Interruption is annoying, so why does modern marketing continue to annoy people? Mike Teasdale considers the new etiquette to interrupting your audience, and the campaigns that have done so effectively.

Stop interrupting my grinding, I ain’t thinking ‘bout you”, sang Beyoncé.

Don't interrupt me while I'm interrupting”, complained Winston Churchill.

I haven’t spoken to my wife in years, I didn’t want to interrupt her”, quipped Rodney Dangerfield.

Yep, pretty much nobody likes to be interrupted when they are doing something.

And especially not by ads that pop up in our face when we are engaged by content or delay us getting to that content in the first place.

In a 2015 study conducted on behalf of the World Federation of Advertisers, interruption was held up as one of the 7 deadly sins of marketing. The study urged marketers to make more of an effort to add value to the context in which they appear rather than simply interrupting it.

The need to do this has increased since then because the opportunity to impact people through interruption is decreasing as we find new ways to skip, switch off, or block advertising. Ad-free or reduced-ad environments such as Netflix and Spotify are on the rise, as are ad blocking providers such as Adblock Plus.

Networks and social platforms are trying to reduce the perceived burden of ad load with formats like “limited-interruption”, in which each mid-roll ad break during a video features just one ad. A 2016 study compared results for 30-second ads in a limited-interruption mid-roll format to similar ads in a more cluttered mid-roll or pre-roll format, and found they worked better in terms of branded ad recall.

Publishers are increasingly marrying content and media to create stories and engagements that are deeper and hopefully more effective. And marketers are increasing interactions throughout the consumer journey by spending money on customer experiences that delight, whether that be improved customer service or the ability to participate in cultural experiences.

Andrew Essex has written a short polemic called the The End of Advertising” in which he argues that advertising needs to become “the thing” rather than the "the thing that sells the thing".

He cites two good examples where brands are producing new things, not just clever ways to sell other things. The first is the Citi Bike programme sponsored by Citibank, which helped repair that bank’s reputation after the 2008 crash. The second is the Lego Movie, which not only netted over $200 million in profits but also led to a massive spike in demand for Lego products.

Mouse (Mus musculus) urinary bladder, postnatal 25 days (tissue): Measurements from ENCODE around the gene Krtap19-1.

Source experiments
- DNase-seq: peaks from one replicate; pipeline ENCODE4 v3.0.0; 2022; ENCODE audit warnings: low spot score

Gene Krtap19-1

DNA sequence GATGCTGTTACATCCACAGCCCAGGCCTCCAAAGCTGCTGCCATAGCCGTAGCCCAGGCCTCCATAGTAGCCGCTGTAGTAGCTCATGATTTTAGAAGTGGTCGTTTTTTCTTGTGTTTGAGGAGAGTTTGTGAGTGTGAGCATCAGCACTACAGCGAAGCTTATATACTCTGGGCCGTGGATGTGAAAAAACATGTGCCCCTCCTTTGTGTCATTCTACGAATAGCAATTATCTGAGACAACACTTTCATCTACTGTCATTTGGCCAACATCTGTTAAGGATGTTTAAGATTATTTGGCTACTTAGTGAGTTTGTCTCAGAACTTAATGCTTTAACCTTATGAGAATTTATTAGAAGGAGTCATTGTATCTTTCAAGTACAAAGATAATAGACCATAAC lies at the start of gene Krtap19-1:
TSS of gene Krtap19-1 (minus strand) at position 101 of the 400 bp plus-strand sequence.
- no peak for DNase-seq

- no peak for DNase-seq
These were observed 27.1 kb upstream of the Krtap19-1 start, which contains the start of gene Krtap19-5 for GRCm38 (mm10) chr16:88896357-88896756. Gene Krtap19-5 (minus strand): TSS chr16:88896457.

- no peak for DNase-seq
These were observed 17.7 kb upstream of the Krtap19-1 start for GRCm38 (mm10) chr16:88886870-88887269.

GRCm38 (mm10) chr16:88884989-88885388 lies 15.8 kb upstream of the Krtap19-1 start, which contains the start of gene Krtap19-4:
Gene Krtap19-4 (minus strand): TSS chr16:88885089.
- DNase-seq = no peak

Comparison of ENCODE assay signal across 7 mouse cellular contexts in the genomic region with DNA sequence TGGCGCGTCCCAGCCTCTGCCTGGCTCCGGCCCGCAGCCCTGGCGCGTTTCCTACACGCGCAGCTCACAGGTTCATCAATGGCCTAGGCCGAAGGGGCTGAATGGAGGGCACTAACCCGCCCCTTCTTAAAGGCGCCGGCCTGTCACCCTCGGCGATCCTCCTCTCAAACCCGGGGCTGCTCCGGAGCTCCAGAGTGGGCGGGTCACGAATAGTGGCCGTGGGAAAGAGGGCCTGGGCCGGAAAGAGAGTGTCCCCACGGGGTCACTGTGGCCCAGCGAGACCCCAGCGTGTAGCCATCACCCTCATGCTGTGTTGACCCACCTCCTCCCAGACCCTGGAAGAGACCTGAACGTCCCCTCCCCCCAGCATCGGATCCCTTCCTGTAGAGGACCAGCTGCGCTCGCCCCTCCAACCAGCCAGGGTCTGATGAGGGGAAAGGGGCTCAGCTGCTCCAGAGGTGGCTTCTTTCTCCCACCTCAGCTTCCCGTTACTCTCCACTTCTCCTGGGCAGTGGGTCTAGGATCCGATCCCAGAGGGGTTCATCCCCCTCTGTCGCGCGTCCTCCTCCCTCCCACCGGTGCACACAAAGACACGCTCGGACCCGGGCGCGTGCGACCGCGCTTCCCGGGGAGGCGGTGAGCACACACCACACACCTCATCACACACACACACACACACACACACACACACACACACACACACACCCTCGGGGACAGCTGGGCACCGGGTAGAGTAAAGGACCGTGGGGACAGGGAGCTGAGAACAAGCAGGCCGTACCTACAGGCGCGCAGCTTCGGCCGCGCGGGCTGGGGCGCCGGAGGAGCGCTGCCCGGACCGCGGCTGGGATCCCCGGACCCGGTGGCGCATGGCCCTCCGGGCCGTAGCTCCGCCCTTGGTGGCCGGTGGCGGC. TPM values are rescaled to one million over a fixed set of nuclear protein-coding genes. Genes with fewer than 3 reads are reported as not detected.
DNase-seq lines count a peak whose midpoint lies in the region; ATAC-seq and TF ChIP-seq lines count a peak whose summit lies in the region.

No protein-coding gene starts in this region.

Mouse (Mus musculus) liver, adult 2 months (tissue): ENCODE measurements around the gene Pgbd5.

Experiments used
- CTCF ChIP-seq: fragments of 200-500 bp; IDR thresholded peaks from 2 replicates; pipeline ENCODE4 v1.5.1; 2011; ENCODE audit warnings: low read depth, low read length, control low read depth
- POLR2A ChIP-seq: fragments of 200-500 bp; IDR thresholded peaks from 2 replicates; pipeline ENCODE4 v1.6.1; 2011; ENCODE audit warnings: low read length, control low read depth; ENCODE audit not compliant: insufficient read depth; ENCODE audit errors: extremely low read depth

Is this the future for advertising? Instead of forcing people to watch an attempt at selling should we instead be convincing people that our brand is worthy of their attention?

We know that brands can do well by doing good (that’s why brands with social purpose out-perform those without) but should brands be seeking to engage with us in new non-interruptive ways that make us like them?

For example, should big corporations be using their marketing millions to directly fund the creation of TV programmes?

Even more laterally, should brands be considering using their marketing budgets to improve the physical infrastructure of our lives (e.g. repair a road or bridge)? All with a view to creating positive goodwill and ultimately patronage.

Those ambient attempts may work in subtle ways, but I think advertising still needs to poke us in the ribs and get our attention. It must impact us viscerally if it is to persuade us. Interruption is still the prize, but the pursuit of it needs to observe an etiquette that means we don’t resent being interrupted.

Surprise me.

Fearless Girl, the Wall Street statue created by McCann New York for State Street Global Advisors to encourage more companies to put women in leadership did surprise, spectacularly so.

Wow me.

Back in 1999 I was a Board Account Planner at AMV.BBDO and the agency had just put the finishing touches to Guinness Surfer. I remember seeing the ad in a pub where there were lots of raucous blokes watching a rugby match on the big screen. The first 10 seconds of Surfer were enough to silence the pub, as literally everyone became transfixed. It made the hairs on the back of my neck stand up to witness such stopping power.

Touch me.

The use of emotion is not an act of charity, it’s a route to growth. From the female empowerment of Always’ “#LikeAGirl” to the power of giving explored in the John Lewis Christmas ads to the challenging of bias in P&G’s “#LoveOverBias” work for the 2018 Winter Olympics, they all strike an emotional chord and make me think, even make me cry.

I am happy to be interrupted by a brand who understands this etiquette. So, go on… surprise me, wow me, touch me.